• If you have a portable mill site on your property during your harvest, ensure that they have obtained the proper permits to operate these mills that may be required in some areas.

Disposing waste

In addition, be aware of how the waste from these operations will be disposed of or left for you the landowner to deal with. Unfortunately a lot of times in my position, I have witnessed landowners that are left with large stockpiles of sawdust that will take years to degrade along with slats left behind that they then are left with the task of cleaning up.

I urge you to read an article that was recently published in the Ohio Farm Bureau’s periodical section Dec. 2 by Mandy Orahood, titled Call before you cut timber to avoid issues. It depicts what can happen during an unfortunate and irresponsible timber harvest where the landowners were left cleaning up the mess for years to come.

It is important to remember that ultimately as the landowner, you are responsible for any violations that may occur on your property.

All timber harvesting is not bad; it can be a beneficial practice, that if performed properly, helps promote conservation practices and diversity on your property. In some counties, if you are enrolled in a Current Agricultural Use Valuation (CAUV) program, it is a mandatory management practice if you wish to stay enrolled in the program.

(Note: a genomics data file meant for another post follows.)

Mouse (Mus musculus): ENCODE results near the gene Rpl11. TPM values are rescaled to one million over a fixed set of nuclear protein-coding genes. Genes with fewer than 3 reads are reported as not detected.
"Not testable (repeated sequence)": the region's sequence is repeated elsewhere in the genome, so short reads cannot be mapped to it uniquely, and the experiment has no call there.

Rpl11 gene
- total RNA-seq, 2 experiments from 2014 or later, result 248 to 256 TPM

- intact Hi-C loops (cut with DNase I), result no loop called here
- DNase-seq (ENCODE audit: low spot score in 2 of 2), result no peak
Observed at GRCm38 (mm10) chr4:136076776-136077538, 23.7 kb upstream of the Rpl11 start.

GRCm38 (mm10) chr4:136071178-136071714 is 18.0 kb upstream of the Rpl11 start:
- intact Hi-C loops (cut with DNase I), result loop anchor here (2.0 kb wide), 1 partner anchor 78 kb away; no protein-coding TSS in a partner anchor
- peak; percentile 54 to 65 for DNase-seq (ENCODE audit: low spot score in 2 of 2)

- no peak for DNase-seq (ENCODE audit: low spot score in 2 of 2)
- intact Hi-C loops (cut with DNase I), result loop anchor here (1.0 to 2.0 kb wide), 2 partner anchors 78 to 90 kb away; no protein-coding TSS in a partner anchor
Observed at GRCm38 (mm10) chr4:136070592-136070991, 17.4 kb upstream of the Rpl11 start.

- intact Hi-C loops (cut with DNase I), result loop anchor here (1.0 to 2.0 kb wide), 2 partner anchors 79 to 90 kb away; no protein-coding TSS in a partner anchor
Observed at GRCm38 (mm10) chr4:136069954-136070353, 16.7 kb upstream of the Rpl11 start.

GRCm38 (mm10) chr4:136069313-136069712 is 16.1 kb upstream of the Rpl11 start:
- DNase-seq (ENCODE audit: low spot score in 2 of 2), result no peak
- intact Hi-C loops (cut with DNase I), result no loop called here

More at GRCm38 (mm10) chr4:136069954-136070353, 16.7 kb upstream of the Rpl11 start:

Management plan

Here in Mahoning County, the auditor’s office will require that a landowner, if enrolled in CAUV and claiming a timber status, must submit a timber harvest management plan by the year 2021 to their office or risk being removed from the program entirely.

In addition, we at MSWCD will perform spot checks of these enrolled CAUV woodlands throughout the county to ensure that the timber harvest management program’s BMP’s are being followed to ensure the integrity of the program.

There are other agencies that offer tax deductions and assistance for your woodland goals: The Ohio Division of Forestry (forest tax reduction), The Ohio Division of Natural Resources (private land biologists), and your local NRCS office (Forestry EQIP Programs). I urge you to reach out to your local agencies to see how they may assist you. If nothing else, you may get new fresh perspective point of view on your timber stand that you were unaware that may have even existed.

Informational workshop

A three-part informational forestry workshop will be conducted in Mahoning County at the Mahoning County Career Technical Center. The dates for this event are as follows:

  • March 24, Proper Timber Harvest Management, 6 to 8 p.m.
  • April 21, Invasive Species, 6 to 8 p.m.
  • May 12, Timber Stand Improvements — TSI, 6 to 8 p.m.

The three-part workshop is free and open to the public. You can R.S.V.P. by phone at 330-740-7995 or email at

The Portage SWCD will also be hosting a forestry workshop Feb. 13 at 6 p.m. in Ravenna at the Maplewood Career Center. Individuals interested in attending can call 330-235-6798 or 330-235-6806.

And as the late Bob Ross always said, “Let’s build some little happy trees.” Merry Christmas, everyone!